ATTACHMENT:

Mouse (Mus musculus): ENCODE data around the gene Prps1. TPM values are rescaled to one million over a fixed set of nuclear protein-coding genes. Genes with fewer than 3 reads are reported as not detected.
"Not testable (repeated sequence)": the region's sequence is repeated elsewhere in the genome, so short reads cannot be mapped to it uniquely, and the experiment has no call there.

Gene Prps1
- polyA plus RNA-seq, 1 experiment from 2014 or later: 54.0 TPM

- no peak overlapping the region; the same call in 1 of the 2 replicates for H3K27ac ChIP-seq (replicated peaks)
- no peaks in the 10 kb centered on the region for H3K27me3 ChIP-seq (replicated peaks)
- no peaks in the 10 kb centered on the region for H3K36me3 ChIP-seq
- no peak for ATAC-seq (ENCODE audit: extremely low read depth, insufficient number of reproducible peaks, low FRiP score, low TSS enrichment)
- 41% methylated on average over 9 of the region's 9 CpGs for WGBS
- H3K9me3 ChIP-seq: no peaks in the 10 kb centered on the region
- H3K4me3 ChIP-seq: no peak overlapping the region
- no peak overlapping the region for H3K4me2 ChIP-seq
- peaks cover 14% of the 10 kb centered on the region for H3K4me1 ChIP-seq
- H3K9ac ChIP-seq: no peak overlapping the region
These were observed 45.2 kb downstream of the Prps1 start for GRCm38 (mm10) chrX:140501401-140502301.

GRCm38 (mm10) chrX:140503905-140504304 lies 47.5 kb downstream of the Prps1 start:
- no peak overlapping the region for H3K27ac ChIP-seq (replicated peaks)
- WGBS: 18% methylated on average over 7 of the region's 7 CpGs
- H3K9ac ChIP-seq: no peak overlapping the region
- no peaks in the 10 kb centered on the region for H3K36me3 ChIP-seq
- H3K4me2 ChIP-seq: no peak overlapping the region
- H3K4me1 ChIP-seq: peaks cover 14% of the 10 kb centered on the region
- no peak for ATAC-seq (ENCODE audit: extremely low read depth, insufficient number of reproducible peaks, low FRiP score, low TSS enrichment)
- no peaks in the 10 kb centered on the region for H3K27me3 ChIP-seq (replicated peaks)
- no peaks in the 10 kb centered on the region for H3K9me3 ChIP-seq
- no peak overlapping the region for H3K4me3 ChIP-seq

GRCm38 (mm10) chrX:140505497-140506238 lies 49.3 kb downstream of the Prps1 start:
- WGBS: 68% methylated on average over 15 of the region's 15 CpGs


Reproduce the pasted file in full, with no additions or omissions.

Mouse (Mus musculus): ENCODE data around the gene Prps1. TPM values are rescaled to one million over a fixed set of nuclear protein-coding genes. Genes with fewer than 3 reads are reported as not detected.
"Not testable (repeated sequence)": the region's sequence is repeated elsewhere in the genome, so short reads cannot be mapped to it uniquely, and the experiment has no call there.

Gene Prps1
- polyA plus RNA-seq, 1 experiment from 2014 or later: 54.0 TPM

- no peak overlapping the region; the same call in 1 of the 2 replicates for H3K27ac ChIP-seq (replicated peaks)
- no peaks in the 10 kb centered on the region for H3K27me3 ChIP-seq (replicated peaks)
- no peaks in the 10 kb centered on the region for H3K36me3 ChIP-seq
- no peak for ATAC-seq (ENCODE audit: extremely low read depth, insufficient number of reproducible peaks, low FRiP score, low TSS enrichment)
- 41% methylated on average over 9 of the region's 9 CpGs for WGBS
- H3K9me3 ChIP-seq: no peaks in the 10 kb centered on the region
- H3K4me3 ChIP-seq: no peak overlapping the region
- no peak overlapping the region for H3K4me2 ChIP-seq
- peaks cover 14% of the 10 kb centered on the region for H3K4me1 ChIP-seq
- H3K9ac ChIP-seq: no peak overlapping the region
These were observed 45.2 kb downstream of the Prps1 start for GRCm38 (mm10) chrX:140501401-140502301.

GRCm38 (mm10) chrX:140503905-140504304 lies 47.5 kb downstream of the Prps1 start:
- no peak overlapping the region for H3K27ac ChIP-seq (replicated peaks)
- WGBS: 18% methylated on average over 7 of the region's 7 CpGs
- H3K9ac ChIP-seq: no peak overlapping the region
- no peaks in the 10 kb centered on the region for H3K36me3 ChIP-seq
- H3K4me2 ChIP-seq: no peak overlapping the region
- H3K4me1 ChIP-seq: peaks cover 14% of the 10 kb centered on the region
- no peak for ATAC-seq (ENCODE audit: extremely low read depth, insufficient number of reproducible peaks, low FRiP score, low TSS enrichment)
- no peaks in the 10 kb centered on the region for H3K27me3 ChIP-seq (replicated peaks)
- no peaks in the 10 kb centered on the region for H3K9me3 ChIP-seq
- no peak overlapping the region for H3K4me3 ChIP-seq

GRCm38 (mm10) chrX:140505497-140506238 lies 49.3 kb downstream of the Prps1 start:
- WGBS: 68% methylated on average over 15 of the region's 15 CpGs